How can someone overcome their opioid dependence?
Whether an individual has become dependent on opioids after taking them as prescribed or as a result of illicit use, Compass Care is able to create an individualized treatment plan for support and recovery.
The first step is creating and executing a plan to stop using the substance. This starts through a person working with the addiction medical care team and being prescribed Medication Assisted Treatment. Medication Assisted Treatment or “MAT” is the use of medications to treat substance use disorders. The medication used opioid dependence is called Suboxone. Suboxone works by easing the opioid withdrawal symptoms and providing long-term relief through reducing and oftentimes eliminating cravings for opioids.
After beginning Medication Assisted Treatment, Compass Care works with the individual to create a person-centered plan by providing them the tools they need for success such as peer support, counseling, primary medical care services and assistance with food, housing, and employment.
How can someone who is dependent on opioids get help?
They can call the Compass Care team at CDP Health at 605-419-1021 or visit cdphealth.com. The Compass Care team continues to see amazing stories of recovery happening right in the community.
You can now register online to be placed on the COVID-19 Vaccine Waitlist where it’s faster and more convenient!
Coteau des Prairies Health Care is teaming up with Sanford Health‚ so now getting on the COVID-19 vaccine waiting list is easier than ever! Simply register at SanfordHealth.org which makes it easier for all of our patients to sign up—regardless of the state or counties they live in. Once you’ve completed the form you’ll be added to our waitlist!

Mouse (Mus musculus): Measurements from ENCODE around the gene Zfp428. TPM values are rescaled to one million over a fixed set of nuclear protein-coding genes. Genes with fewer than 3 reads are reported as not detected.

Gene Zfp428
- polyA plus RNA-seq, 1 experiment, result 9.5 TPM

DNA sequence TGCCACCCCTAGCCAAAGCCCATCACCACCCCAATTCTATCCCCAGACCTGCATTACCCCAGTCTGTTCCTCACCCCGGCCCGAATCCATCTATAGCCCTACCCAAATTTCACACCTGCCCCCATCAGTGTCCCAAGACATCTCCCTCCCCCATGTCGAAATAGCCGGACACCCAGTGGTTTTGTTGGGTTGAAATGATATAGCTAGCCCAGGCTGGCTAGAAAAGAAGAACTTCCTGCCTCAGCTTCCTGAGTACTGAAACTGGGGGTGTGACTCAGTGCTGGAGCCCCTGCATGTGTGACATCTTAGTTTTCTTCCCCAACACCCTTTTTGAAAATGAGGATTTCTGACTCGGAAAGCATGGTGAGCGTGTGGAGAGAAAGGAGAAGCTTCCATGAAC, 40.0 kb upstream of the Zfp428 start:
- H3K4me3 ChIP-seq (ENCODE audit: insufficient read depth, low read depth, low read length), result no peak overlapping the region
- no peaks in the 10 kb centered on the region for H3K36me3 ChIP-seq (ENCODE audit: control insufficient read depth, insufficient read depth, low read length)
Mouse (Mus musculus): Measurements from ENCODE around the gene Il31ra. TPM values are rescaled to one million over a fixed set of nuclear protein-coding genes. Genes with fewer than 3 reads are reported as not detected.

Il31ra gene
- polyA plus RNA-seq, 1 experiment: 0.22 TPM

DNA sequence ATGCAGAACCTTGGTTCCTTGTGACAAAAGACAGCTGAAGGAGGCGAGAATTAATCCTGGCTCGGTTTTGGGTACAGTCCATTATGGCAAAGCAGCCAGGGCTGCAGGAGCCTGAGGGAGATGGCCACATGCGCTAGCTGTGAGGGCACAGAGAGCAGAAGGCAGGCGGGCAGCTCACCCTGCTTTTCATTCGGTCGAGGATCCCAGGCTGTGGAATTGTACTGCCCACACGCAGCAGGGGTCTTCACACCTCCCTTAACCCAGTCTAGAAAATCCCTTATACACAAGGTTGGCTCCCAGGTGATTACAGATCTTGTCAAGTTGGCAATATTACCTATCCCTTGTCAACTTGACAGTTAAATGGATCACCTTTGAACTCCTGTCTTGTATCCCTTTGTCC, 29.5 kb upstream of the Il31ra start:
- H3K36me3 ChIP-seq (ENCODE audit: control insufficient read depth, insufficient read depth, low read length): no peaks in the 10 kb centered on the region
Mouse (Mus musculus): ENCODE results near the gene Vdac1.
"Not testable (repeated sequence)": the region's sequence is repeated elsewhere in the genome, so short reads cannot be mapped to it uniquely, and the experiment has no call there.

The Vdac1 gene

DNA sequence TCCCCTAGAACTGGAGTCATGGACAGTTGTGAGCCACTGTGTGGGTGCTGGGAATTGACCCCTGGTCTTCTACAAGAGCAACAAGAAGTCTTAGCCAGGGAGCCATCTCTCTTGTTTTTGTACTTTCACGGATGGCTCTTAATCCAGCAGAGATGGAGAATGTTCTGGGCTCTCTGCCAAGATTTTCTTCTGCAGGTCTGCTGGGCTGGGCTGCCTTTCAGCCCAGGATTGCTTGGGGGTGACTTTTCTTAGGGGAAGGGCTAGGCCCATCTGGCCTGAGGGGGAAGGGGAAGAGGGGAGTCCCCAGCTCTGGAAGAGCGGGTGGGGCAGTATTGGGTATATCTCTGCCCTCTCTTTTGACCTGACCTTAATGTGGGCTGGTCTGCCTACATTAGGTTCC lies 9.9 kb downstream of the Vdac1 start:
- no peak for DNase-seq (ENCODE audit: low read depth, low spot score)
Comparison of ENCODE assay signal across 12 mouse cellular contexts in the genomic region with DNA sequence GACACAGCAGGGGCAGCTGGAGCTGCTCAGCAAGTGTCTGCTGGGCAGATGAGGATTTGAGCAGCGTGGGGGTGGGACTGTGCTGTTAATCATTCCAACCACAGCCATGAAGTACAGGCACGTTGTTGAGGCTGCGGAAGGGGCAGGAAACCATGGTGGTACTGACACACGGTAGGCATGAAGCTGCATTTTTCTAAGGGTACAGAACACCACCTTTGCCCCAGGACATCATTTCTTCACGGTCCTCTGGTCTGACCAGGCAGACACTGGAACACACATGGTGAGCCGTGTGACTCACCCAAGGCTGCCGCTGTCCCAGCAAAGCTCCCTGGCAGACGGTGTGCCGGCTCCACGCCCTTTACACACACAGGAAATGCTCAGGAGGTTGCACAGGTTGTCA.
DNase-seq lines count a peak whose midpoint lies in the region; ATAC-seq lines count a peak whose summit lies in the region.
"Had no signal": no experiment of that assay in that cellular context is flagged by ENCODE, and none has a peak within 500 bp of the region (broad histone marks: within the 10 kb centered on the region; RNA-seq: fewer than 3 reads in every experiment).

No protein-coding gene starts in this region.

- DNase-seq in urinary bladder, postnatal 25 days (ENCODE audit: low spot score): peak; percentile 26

If you have questions about accessing the online site, please call Sisseton Clinic at 605-698-7681.
If you’ve already called the CDP Health Sisseton Clinic to be placed on the waiting list, you don’t need to register again. For all who register, we will contact you when we have a vaccine dose for you.
Anyone older than 16-years-old is welcome to sign up online!
We will be vaccinating those age 64 and over, and people older than 16 with one or more underlying health conditions in the upcoming weeks and advancing to vaccinate teachers, college staff and funeral service workers. We appreciate that you are eager to better protect yourself—and others—from the COVID-19 virus.